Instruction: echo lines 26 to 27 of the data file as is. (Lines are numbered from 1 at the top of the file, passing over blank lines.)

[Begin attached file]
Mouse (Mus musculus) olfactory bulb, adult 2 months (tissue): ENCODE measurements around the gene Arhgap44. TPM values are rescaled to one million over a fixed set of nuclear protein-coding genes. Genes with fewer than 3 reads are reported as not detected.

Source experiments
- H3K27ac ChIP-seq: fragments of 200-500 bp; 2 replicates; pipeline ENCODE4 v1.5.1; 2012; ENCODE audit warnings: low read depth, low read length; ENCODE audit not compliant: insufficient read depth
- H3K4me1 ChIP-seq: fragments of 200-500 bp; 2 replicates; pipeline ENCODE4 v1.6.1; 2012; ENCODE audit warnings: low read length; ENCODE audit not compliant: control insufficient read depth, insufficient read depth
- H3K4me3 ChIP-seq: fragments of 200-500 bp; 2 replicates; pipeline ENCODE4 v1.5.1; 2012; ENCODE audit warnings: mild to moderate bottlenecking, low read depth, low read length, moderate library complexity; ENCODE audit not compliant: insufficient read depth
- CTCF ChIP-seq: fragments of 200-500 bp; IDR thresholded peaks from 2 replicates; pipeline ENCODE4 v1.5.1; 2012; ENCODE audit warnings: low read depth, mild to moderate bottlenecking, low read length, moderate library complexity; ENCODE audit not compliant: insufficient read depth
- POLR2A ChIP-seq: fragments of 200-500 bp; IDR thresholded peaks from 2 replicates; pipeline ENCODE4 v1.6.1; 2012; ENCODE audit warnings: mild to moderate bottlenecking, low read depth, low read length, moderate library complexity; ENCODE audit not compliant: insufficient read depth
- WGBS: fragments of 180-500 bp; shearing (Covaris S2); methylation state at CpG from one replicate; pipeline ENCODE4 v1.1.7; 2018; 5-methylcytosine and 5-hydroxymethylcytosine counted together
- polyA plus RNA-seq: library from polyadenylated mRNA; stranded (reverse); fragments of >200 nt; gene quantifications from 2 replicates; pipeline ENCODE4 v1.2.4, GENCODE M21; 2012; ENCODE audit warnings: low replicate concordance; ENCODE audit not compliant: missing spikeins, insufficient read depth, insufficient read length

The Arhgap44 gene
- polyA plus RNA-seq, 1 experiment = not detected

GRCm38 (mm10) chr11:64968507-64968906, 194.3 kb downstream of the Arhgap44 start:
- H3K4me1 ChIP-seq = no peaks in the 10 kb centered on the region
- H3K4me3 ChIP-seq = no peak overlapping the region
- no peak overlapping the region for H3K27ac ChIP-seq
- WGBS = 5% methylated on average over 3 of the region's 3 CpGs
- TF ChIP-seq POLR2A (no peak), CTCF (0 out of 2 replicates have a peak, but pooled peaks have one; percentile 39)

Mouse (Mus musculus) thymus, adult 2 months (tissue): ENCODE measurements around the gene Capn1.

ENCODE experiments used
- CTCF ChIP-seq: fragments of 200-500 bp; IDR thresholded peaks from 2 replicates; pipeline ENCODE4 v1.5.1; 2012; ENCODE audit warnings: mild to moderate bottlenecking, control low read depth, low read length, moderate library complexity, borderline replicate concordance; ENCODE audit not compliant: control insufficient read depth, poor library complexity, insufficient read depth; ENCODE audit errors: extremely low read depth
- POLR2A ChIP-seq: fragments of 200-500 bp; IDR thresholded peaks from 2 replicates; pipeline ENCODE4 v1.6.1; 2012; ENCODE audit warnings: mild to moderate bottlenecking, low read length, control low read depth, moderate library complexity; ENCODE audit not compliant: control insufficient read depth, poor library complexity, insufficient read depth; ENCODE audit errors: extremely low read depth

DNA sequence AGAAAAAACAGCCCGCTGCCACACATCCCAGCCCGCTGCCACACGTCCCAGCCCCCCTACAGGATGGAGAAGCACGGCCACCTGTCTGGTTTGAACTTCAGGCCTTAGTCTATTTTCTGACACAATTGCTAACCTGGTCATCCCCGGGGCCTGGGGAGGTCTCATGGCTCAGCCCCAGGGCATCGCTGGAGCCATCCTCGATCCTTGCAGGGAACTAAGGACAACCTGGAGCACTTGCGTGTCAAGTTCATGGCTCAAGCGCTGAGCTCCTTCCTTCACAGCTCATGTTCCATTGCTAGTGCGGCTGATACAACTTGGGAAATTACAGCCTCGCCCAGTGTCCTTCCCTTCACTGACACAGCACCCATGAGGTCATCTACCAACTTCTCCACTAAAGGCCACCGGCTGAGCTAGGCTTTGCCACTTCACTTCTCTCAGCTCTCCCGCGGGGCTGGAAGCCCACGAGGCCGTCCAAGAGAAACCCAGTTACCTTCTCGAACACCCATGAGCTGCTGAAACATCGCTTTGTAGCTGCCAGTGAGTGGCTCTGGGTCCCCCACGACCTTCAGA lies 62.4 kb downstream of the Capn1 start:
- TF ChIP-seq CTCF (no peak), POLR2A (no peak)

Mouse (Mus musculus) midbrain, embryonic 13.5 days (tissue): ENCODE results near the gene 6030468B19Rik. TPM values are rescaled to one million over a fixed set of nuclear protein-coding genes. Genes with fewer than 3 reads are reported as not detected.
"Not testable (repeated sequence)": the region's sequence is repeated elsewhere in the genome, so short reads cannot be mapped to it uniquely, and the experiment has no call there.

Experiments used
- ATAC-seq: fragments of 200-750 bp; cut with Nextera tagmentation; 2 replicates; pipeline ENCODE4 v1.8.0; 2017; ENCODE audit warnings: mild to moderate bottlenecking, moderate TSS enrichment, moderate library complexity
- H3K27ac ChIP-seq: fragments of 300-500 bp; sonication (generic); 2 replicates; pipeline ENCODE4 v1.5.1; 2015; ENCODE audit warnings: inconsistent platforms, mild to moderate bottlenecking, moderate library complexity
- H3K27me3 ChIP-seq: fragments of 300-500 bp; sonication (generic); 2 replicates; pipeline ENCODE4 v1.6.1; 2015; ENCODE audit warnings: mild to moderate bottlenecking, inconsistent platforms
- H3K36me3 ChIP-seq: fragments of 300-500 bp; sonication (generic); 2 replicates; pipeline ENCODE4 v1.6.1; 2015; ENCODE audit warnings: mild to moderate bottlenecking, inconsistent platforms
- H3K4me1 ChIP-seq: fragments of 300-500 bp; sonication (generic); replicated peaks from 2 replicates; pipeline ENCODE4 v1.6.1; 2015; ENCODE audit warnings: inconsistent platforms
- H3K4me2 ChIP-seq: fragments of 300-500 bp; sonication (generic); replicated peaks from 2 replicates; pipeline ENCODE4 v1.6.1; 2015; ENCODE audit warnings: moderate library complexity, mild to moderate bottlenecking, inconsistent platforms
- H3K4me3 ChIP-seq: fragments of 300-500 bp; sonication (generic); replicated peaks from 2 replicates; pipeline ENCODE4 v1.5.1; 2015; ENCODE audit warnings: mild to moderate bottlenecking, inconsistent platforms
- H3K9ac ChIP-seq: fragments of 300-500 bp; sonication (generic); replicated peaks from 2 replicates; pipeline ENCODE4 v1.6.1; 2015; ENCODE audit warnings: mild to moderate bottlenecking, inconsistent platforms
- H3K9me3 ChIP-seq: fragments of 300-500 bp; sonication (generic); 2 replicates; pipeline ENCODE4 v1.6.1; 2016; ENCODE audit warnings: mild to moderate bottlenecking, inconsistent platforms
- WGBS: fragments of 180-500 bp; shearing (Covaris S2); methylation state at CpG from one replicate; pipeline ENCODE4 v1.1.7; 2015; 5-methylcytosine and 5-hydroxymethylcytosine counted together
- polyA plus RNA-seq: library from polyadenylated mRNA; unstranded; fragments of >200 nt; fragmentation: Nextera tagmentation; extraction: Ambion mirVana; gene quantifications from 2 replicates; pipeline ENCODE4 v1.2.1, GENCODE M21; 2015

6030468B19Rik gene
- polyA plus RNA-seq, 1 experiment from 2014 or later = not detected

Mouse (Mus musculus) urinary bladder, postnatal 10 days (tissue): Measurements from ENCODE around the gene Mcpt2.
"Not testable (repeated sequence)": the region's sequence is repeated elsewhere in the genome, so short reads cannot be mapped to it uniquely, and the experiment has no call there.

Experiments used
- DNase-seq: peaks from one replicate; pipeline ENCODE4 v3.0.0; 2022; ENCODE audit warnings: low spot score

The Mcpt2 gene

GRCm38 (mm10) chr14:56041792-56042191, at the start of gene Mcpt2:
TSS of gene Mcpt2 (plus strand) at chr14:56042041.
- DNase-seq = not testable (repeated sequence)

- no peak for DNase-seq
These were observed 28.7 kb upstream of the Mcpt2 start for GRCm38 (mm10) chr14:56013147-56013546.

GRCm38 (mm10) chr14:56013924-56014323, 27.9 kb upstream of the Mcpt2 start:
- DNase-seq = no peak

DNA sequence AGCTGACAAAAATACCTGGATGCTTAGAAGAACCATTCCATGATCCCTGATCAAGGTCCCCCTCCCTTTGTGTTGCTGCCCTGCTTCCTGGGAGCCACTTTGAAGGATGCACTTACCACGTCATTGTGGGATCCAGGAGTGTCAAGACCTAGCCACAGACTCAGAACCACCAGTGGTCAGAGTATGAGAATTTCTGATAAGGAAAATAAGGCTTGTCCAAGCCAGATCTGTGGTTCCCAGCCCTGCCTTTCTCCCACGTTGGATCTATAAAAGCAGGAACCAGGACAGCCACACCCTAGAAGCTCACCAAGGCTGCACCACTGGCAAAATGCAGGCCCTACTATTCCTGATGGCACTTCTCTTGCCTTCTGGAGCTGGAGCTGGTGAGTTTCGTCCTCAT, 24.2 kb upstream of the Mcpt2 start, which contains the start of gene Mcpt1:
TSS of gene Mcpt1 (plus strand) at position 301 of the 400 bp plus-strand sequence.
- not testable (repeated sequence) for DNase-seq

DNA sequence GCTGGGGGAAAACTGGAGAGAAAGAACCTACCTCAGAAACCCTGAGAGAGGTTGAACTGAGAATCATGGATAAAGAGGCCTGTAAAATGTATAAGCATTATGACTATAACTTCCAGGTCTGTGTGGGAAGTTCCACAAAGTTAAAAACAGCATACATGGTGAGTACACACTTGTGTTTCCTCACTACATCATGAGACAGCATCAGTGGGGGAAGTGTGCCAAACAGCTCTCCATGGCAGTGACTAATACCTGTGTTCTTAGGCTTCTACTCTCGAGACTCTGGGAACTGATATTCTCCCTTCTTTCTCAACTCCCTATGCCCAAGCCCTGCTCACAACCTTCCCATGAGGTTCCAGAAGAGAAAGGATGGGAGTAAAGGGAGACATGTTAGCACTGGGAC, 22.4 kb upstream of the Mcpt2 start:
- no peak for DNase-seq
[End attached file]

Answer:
Experiments used
- ATAC-seq: fragments of 200-750 bp; cut with Nextera tagmentation; 2 replicates; pipeline ENCODE4 v1.8.0; 2017; ENCODE audit warnings: mild to moderate bottlenecking, moderate TSS enrichment, moderate library complexity